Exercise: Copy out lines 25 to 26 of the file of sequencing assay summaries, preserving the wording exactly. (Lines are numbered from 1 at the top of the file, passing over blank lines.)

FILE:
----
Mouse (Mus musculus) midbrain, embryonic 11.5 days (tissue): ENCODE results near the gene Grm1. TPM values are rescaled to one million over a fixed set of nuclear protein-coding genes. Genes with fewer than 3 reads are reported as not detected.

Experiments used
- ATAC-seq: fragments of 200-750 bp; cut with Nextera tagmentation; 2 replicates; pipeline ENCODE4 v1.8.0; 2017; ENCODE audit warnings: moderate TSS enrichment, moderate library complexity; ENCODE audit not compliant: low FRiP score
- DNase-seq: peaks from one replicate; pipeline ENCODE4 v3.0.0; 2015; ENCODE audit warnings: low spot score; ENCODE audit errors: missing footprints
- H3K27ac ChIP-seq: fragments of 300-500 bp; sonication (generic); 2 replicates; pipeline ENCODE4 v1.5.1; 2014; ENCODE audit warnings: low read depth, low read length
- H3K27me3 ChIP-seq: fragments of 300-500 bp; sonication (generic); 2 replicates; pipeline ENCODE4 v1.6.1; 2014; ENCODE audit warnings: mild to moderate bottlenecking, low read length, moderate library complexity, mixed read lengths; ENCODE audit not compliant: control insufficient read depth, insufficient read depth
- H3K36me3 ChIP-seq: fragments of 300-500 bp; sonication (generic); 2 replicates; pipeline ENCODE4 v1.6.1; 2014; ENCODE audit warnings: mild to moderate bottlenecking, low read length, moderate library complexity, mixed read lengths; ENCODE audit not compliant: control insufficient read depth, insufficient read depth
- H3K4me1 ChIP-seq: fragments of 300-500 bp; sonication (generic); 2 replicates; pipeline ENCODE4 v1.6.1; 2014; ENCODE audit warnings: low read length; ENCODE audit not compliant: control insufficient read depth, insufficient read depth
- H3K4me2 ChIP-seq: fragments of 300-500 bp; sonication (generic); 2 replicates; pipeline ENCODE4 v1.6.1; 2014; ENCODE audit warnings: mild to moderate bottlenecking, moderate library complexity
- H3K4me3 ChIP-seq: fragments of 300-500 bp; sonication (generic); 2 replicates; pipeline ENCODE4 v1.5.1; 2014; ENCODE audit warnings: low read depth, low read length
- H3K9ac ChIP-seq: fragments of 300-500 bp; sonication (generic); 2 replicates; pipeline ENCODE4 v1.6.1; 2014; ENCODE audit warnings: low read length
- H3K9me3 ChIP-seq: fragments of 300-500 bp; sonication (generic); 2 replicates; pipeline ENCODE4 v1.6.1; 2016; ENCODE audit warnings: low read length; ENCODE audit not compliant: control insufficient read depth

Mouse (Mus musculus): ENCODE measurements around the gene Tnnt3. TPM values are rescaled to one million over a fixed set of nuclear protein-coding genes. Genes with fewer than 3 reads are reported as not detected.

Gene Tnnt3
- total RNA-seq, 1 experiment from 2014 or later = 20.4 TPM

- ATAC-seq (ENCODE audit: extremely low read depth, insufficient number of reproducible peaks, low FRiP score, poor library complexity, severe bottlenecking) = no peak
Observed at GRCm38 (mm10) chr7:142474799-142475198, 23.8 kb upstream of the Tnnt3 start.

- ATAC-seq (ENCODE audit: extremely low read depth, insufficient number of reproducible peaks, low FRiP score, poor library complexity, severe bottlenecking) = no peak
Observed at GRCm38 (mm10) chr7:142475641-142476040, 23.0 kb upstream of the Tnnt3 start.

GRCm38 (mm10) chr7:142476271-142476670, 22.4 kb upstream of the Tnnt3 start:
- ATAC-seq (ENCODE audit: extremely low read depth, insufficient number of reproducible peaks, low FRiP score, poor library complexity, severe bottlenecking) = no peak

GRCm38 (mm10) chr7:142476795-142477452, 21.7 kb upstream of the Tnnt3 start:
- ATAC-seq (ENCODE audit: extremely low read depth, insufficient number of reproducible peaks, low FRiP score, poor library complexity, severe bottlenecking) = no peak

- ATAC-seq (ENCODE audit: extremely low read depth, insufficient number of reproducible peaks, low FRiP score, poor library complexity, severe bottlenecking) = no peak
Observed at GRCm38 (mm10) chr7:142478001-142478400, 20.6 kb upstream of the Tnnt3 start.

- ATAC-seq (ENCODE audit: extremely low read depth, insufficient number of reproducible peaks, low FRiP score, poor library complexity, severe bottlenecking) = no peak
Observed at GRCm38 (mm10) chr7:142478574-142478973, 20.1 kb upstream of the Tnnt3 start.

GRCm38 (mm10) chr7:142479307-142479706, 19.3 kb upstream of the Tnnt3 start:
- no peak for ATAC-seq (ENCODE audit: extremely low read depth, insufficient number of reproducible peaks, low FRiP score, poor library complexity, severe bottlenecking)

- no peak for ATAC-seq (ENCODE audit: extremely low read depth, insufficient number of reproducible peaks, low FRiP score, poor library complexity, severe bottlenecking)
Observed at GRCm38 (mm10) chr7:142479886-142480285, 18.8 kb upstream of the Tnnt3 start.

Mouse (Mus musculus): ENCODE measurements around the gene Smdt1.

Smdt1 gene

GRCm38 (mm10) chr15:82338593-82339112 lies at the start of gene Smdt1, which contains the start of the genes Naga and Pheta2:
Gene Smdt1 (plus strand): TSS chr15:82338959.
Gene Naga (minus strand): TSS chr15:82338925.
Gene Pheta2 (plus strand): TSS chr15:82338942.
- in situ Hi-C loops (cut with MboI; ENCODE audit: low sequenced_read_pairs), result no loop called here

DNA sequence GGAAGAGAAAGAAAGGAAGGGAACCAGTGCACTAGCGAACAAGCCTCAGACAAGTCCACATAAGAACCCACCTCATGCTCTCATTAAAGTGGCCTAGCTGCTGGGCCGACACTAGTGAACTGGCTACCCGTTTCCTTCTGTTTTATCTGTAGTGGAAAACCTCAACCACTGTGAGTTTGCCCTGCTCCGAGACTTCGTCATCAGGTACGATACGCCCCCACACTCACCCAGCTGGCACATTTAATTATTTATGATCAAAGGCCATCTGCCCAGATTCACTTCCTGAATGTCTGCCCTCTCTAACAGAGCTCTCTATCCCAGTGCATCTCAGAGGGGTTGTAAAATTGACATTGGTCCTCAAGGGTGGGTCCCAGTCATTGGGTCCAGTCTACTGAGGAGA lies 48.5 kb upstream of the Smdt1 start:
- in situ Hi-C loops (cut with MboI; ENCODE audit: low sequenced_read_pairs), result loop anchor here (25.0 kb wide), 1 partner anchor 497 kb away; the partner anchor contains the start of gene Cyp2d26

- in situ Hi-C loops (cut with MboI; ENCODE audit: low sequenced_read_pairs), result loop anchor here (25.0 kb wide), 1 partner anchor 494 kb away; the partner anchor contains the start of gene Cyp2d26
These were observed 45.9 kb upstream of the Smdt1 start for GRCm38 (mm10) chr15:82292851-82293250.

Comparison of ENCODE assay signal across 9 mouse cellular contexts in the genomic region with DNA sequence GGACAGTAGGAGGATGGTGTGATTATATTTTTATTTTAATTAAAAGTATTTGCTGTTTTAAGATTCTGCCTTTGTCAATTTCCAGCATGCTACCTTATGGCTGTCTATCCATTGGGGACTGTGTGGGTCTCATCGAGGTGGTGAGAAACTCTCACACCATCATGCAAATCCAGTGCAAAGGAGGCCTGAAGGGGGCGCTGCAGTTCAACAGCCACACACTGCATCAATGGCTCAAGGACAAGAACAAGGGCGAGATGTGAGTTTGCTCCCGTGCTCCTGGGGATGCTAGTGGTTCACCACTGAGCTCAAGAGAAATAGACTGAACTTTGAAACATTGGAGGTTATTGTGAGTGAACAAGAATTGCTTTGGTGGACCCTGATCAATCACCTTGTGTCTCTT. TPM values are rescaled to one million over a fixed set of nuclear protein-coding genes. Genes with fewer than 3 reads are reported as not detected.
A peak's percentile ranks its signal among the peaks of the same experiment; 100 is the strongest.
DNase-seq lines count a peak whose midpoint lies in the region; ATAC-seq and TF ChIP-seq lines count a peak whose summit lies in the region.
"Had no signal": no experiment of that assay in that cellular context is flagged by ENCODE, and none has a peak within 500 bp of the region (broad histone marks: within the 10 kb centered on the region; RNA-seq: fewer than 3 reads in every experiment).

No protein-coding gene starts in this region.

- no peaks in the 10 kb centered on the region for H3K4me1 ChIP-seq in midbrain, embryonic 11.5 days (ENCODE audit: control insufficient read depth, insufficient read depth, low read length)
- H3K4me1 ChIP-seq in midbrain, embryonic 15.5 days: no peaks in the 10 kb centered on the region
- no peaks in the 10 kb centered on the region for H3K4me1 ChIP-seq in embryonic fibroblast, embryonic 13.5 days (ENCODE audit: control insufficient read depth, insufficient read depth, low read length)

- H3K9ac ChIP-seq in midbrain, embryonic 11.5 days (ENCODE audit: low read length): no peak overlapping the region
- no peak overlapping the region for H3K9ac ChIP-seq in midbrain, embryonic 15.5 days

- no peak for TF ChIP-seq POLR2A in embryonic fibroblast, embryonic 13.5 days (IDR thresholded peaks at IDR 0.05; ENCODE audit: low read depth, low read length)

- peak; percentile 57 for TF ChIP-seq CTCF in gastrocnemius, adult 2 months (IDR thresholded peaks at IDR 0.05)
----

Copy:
Observed at GRCm38 (mm10) chr7:142478001-142478400, 20.6 kb upstream of the Tnnt3 start.

- ATAC-seq (ENCODE audit: extremely low read depth, insufficient number of reproducible peaks, low FRiP score, poor library complexity, severe bottlenecking) = no peak